Are you making or importing a mixture? Are you sure? Keep reading more as this is the first of a three-part blog series.
A note of caution to all you formulators and importers out there – the regulatory definition of mixtures, manufactured items and products can differ depending on the jurisdiction, and there may be reporting requirements that apply to your material or substance of interest. In this first of a three-part series titled "Mixtures, Manufactured Items and Products", we look more closely at mixtures and show that the definition of mixtures is generally quite consistent among some of the significant regulatory jurisdictions.
A substance is defined in CEPA as "any distinguishable kind of organic or inorganic matter, animate or inanimate, and includes (a) any matter that is capable of being dispersed in the environment or of being transformed in the environment into matter that is capable of being so dispersed or that is capable of causing such transformations in the environment; (b) any element or free radical; (c) any combination of elements of a particular molecular identity that occurs in nature or as a result of a chemical reaction; and (d) complex combinations of different molecules that originate in nature or are the result of chemical reactions but that could not practicably be formed by simply combining individual constituents". A mixture is a combination of substances that does not itself produce a substance that is different from the substances that were combined.
According to the EU REACH, a substance is "a chemical element and its compounds in the natural state or obtained by any manufacturing process, including any additive necessary to preserve its stability and any impurity deriving from the process used, but excluding any solvent which may be separated without affecting the stability of the substance or changing its composition". A mixture consists of several substances.
A chemical substance refers to "any organic or inorganic substance of a particular molecular identity, including any combination of such substances occurring in whole or in part as a result of a chemical reaction or occurring in nature, and any chemical element or uncombined radical". A mixture refers to "any combination of two or more chemical substances if the combination does not occur in nature and is not, in whole or in part, the result of a chemical reaction". This definition of a mixture includes:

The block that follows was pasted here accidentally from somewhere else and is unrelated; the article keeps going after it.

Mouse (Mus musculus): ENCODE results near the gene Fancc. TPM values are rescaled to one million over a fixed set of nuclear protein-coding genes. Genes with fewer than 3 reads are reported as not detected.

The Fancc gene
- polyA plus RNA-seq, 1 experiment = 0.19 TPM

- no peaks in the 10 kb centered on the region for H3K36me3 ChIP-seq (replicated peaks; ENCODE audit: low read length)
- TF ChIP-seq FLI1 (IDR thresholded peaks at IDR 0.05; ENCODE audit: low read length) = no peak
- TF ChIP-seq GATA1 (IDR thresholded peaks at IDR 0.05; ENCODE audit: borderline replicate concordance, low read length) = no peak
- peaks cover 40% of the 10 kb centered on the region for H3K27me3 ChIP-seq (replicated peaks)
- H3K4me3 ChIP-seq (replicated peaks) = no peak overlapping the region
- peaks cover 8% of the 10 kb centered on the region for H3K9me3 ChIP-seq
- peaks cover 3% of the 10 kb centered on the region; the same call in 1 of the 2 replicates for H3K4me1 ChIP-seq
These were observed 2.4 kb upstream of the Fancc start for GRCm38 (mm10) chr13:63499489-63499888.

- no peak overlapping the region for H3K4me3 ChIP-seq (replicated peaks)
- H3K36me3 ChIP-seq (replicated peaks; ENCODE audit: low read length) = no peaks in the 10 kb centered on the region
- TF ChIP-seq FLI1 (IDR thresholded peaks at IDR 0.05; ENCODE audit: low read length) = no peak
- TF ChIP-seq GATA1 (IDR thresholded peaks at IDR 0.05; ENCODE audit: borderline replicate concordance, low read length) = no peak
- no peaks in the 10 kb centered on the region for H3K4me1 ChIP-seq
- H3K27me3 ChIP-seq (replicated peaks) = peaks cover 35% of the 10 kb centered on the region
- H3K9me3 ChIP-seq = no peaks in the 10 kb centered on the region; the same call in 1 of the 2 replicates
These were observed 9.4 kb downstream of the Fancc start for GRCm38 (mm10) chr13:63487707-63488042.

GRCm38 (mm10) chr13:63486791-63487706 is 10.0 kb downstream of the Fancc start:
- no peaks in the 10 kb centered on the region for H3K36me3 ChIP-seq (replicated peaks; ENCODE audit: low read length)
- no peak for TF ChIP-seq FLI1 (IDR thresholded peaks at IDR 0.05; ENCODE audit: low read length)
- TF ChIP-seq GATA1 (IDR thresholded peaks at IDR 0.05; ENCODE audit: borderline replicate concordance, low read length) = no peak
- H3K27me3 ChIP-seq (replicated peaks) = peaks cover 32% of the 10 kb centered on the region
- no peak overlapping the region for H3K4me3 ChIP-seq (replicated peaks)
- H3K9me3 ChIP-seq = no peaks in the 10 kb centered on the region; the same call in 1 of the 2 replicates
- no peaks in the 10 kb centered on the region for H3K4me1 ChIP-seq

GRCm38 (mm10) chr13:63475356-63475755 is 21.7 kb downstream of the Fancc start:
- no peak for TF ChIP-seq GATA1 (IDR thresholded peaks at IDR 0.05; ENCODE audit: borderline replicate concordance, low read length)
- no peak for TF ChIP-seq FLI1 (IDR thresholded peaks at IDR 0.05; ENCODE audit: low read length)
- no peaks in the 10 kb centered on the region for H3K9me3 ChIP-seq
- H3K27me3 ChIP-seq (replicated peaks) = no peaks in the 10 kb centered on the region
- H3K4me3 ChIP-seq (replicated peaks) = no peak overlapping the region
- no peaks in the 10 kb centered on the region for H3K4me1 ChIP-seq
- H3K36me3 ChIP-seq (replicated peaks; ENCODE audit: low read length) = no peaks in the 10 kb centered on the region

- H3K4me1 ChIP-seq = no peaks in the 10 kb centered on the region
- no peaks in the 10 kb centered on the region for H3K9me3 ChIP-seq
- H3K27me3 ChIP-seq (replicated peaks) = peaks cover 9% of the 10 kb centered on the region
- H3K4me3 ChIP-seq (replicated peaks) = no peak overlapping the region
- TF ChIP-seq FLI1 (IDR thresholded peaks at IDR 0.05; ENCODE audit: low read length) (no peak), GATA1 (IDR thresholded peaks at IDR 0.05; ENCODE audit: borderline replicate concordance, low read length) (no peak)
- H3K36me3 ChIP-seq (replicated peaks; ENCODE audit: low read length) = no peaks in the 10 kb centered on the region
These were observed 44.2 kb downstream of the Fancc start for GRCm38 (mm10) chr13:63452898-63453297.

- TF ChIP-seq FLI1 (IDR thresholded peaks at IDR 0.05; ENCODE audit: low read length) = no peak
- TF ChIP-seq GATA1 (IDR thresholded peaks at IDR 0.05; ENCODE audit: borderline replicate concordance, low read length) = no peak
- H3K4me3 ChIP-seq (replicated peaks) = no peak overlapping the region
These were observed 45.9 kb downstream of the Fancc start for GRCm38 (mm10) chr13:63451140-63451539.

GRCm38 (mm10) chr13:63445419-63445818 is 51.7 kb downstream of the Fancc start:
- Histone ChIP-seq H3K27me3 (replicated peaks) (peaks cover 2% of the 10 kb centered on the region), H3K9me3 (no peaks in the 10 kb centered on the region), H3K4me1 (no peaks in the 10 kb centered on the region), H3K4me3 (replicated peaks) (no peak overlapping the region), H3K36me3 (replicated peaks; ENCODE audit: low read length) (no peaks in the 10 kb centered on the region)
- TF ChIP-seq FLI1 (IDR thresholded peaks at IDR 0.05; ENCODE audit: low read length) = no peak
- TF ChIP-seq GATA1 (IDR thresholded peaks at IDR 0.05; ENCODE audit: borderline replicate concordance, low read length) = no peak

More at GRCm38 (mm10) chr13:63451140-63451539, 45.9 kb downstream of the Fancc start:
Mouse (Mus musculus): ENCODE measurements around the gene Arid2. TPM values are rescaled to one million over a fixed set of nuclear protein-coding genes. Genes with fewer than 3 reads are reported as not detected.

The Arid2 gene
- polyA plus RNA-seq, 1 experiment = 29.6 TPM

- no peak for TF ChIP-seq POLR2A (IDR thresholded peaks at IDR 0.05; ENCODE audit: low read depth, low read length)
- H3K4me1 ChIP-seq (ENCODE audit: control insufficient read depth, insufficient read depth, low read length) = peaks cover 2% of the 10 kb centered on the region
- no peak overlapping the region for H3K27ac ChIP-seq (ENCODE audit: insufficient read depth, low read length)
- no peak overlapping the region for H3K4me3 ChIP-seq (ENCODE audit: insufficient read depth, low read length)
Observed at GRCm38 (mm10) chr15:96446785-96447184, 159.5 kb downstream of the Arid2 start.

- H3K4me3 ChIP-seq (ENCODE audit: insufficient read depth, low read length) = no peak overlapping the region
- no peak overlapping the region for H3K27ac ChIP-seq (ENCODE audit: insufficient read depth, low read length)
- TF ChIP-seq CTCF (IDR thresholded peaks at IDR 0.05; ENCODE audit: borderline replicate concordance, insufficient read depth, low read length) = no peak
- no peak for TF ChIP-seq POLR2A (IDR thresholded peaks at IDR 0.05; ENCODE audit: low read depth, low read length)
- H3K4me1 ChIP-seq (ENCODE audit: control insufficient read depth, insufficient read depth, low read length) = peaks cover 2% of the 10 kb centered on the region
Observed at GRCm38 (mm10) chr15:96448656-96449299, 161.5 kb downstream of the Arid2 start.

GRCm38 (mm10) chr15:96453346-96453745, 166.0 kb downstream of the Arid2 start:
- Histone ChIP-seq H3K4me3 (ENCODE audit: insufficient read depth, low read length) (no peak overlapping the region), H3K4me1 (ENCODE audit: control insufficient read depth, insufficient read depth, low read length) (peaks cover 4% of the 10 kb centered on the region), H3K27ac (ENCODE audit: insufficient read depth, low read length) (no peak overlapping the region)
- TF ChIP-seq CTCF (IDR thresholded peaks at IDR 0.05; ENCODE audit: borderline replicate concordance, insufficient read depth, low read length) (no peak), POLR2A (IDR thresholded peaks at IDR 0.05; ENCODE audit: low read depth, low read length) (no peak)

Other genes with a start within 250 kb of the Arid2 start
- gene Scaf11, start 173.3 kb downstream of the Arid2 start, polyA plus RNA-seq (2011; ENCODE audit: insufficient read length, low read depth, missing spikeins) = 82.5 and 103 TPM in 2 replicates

If your company is manufacturing or importing chemical mixtures in Canada, Europe or the US, you may be subject to different regulatory requirements, depending on the regulatory definition. Compliance to regulatory requirements begins with correct identification of your product. Within Canada, Europe or the US, mixtures themselves are not subject to notification. However, if your substance does not meet the specific jurisdictional definition of a mixture, or any of the components of the mixture are not registered/notified/listed, you may be subject to reporting requirements under CEPA, REACH, TSCA or the Act specific to your jurisdiction of interest.
Do you have questions about regulatory requirements for mixtures or other related topics? Share your comments or questions below and our expert, Joyce Borkhoff, will get back to you.
Today's expert blogger is Joyce Borkhoff. Joyce is the Director of the Intertek Chemicals Group and is well known for her ability to effectively characterize and communicate the impacts of the regulatory environment on the chemical industry. She is frequently invited to contribute to trade magazines and to present her advice and experience to a wide range of SME and large multi-national audiences. Her technical and regulatory experience and her deep knowledge of the Chemical Industry, makes Ms. Borkhoff uniquely qualified to provide practical, best-in-class service to help meet and understand Global Chemicals Management requirements.